Defensive Player: There’s no way to sugar coat things: the Jazz’s defense has been dismal. The team is 30th in DRTG (110.7) and are low in the Defense Four Factors: 3rd in TOV% (13.3), 26th in eFG% (.517), 29th in DRB% (72.1) and 28th in FT/FGA (.242). If you’re not into advanced statistics, simply put, Utah is having major struggles. As a result, this award may not as illustrious as it normally would be.

That said, Derrick Favors signed his extension in October with the hopes of his becoming the defensive anchor and he is starting to show that he can fulfill that role. Favors is too learning his new role as the main presence in the middle and is showing improvement as the weeks pass. His Basketball Reference DRTG is the best amongst regulars at 106, with a DWS of 0.7. While his blocked shots are down (1.4 BPG), he is on track toward registering 100 steals and 100 blocks this season.

Comeback Player: Ah, yes, one of the ambiguous awards of yesteryear. It often went to players maligned by injury or severe off-court issues. No one has earned this more than Marvin Williams, and not for either of those reasons. When Utah obtain Williams, hopes were high. He was coming off a nice season in Atlanta where his perimeter shooting was key to their success. While he may never live up to the lofty billing associated with being the #2 pick in a draft, he was shaping up to be a solid 30+ MPG contributor. Last season was a let-down for Williams, he had career-lows in points, minutes, field goal percentage and rebounds. He was relegated to being a jump shooter, while ignoring his abilities to slash or post-up.

Skip to this season. While it took him some time to work back into game shape, he has been perhaps the most consistent player for the Jazz this year. Placed in the stretch four role, he has helped improve things for the starting lineup. He is shooting 40.3% from long distance, which would be a career-high. But beyond that, he is using his underrated repertoire of moves to score inside the arc. Williams is having career years in 2P% (52.1%), TS% (57.1%) and eFG% (56.2%). He’s bumped up his usage rate, cut down his TOV% and is passing (9.5 AST%) and stealing (2.1 STL%) well. He has been the consummate veteran leader. In the Jazz wins, Williams has made some huge plays. It is wonderful to see him playing this well.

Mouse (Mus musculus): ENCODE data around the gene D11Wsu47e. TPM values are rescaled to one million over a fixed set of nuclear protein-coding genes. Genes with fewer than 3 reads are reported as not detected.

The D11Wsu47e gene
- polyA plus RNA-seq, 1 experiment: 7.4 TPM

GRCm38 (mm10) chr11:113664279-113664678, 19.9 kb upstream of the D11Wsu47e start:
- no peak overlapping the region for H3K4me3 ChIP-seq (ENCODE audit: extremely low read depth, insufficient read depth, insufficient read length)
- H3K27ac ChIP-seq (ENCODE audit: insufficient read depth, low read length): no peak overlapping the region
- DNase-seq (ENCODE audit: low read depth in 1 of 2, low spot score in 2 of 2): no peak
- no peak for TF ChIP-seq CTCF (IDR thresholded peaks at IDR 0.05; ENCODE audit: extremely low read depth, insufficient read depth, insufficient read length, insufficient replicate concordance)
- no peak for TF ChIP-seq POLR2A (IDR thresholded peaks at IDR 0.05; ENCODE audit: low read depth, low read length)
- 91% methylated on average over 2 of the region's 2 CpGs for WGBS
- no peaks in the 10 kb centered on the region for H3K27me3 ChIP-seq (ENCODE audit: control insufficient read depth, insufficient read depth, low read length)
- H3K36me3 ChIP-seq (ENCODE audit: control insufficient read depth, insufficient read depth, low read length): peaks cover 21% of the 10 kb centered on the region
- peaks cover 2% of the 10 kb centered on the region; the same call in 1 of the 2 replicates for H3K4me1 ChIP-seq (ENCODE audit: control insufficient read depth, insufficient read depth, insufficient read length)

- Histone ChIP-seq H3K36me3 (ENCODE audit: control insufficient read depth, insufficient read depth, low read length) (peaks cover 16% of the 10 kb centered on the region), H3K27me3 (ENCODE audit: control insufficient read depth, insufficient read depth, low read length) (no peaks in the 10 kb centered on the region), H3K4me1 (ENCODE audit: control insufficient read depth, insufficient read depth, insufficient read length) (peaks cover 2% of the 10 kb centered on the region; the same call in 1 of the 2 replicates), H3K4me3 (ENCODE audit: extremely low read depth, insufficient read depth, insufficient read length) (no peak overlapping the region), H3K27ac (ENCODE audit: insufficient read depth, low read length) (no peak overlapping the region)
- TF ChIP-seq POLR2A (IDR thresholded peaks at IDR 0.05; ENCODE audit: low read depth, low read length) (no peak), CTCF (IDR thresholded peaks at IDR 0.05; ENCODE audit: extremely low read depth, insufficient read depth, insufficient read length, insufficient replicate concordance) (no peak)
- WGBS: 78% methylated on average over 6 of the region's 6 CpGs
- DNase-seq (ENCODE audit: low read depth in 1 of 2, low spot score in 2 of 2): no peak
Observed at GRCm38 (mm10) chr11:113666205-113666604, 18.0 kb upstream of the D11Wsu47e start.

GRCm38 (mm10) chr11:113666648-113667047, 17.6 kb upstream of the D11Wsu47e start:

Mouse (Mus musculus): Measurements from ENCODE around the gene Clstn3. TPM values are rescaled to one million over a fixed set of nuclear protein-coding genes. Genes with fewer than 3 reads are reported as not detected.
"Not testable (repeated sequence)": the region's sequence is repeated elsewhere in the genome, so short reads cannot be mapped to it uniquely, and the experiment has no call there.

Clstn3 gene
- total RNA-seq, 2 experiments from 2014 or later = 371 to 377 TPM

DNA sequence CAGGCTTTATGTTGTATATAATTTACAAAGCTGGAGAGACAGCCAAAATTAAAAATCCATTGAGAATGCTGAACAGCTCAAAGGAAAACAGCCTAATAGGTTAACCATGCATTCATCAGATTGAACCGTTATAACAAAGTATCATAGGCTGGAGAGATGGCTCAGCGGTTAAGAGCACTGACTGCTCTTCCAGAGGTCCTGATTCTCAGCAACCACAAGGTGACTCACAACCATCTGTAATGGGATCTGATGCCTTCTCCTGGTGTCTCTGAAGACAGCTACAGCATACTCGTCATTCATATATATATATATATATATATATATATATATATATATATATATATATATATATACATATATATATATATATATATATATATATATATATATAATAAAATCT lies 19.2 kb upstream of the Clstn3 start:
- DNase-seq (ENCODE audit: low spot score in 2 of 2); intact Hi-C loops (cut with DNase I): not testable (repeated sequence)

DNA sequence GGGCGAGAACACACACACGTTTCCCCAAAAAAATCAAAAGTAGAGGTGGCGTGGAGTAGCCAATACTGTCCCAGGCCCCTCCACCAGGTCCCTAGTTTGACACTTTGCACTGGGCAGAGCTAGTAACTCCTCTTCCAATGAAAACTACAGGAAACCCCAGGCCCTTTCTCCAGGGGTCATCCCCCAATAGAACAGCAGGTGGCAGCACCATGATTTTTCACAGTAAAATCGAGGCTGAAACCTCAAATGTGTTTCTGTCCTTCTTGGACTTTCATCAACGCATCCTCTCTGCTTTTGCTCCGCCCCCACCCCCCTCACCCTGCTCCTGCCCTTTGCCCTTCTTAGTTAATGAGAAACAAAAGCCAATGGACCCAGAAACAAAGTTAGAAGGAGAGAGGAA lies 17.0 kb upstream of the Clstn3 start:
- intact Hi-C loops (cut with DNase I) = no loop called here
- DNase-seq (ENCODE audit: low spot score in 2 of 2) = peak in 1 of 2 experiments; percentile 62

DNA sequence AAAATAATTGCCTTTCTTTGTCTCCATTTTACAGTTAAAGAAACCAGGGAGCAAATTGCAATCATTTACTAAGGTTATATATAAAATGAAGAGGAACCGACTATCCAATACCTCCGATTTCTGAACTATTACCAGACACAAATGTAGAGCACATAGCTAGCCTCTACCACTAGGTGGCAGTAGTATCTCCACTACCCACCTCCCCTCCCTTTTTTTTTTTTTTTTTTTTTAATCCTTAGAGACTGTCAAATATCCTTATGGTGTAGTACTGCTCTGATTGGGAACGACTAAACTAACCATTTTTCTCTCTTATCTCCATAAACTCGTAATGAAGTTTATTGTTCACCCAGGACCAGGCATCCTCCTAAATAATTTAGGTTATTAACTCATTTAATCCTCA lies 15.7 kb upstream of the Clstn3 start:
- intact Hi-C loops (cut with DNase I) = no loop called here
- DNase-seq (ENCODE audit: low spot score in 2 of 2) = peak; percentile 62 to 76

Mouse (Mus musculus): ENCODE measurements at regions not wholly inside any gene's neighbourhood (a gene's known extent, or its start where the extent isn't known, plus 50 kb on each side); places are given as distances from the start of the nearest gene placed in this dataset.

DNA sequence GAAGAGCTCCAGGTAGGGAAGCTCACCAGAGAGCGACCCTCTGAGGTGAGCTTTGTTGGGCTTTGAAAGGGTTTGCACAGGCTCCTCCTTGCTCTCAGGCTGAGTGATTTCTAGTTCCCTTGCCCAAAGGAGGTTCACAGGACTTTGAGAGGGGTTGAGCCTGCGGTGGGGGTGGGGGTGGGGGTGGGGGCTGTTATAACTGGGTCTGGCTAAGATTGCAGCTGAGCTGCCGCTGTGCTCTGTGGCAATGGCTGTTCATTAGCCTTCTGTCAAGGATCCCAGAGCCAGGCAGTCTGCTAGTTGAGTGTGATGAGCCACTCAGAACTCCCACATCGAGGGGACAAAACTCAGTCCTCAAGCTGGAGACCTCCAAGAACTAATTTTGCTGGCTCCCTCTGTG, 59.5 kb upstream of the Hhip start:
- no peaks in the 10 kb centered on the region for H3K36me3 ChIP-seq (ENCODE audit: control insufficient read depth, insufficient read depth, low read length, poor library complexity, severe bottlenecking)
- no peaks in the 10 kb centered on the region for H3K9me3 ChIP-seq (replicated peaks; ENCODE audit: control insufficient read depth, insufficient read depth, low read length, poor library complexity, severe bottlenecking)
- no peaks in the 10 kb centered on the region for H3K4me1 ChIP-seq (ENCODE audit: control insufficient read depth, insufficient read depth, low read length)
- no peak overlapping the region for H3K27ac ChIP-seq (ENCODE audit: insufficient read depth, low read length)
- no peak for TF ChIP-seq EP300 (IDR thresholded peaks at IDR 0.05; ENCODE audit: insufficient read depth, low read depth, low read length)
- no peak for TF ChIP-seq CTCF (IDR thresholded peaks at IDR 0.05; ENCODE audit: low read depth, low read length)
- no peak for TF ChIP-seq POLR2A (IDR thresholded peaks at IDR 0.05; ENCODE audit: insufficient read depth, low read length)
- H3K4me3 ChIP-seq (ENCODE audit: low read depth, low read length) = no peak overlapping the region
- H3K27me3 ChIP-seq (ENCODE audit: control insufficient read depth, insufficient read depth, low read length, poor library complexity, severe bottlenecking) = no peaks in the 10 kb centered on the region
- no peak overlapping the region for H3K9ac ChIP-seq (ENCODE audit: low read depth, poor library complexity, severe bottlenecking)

Rookie of the Trimester: None other than Trey Burke, who has come on the scene and demanded respect right away. The Jazz are just a different squad with him at the helm. His leadership on the floor is evident and his abilities to get the ball to his teammates where they want and need it is getting better each game. Like others, his shot selection needs some work, but he has no fear when it comes to crunch time. He is rebounding the ball extremely well from the point guard position, a big plus for a team that lacks on the boards. He can get overpowered at times by opposing guards, but he is improving in his positional defense. If he continues his recent play, he will be right there with Michael Carter-Williams and Victor Oladipo for the league’s Rookie of the Year award at season’s end.

Most Valuable Player: Much has been said for his shooting woes and his occasional lackluster game. That said, Gordon Hayward is my choice for the Jazz’s MVP of the first 27 games. Cases could honestly be made for Favors and Burks, but Hayward’s all-around game has blossomed: 16.9 PPG, 5.3 RPG, 4.6 APG and 1.3 SPG. He is passing at an elite level (22.0 AST%) and has stepped up in major ways on the boards (career-highs with 14.7 DRB% and 8.4 TRB%). Hayward’s USG% is 24.5 and he is having some growing pains being the focal point of the offense. Burke’s addition has alleviated some of the burden, but he is still adjusting. His errant shooting has to improve (a mere 40.5% from the field and 26.3% on treys), with better shot selection being a necessity. Moreover, his consistency needs to be…well, more consistent. All in all, though, Hayward has showed his abilities to be a leader for Utah, both for the now and the future.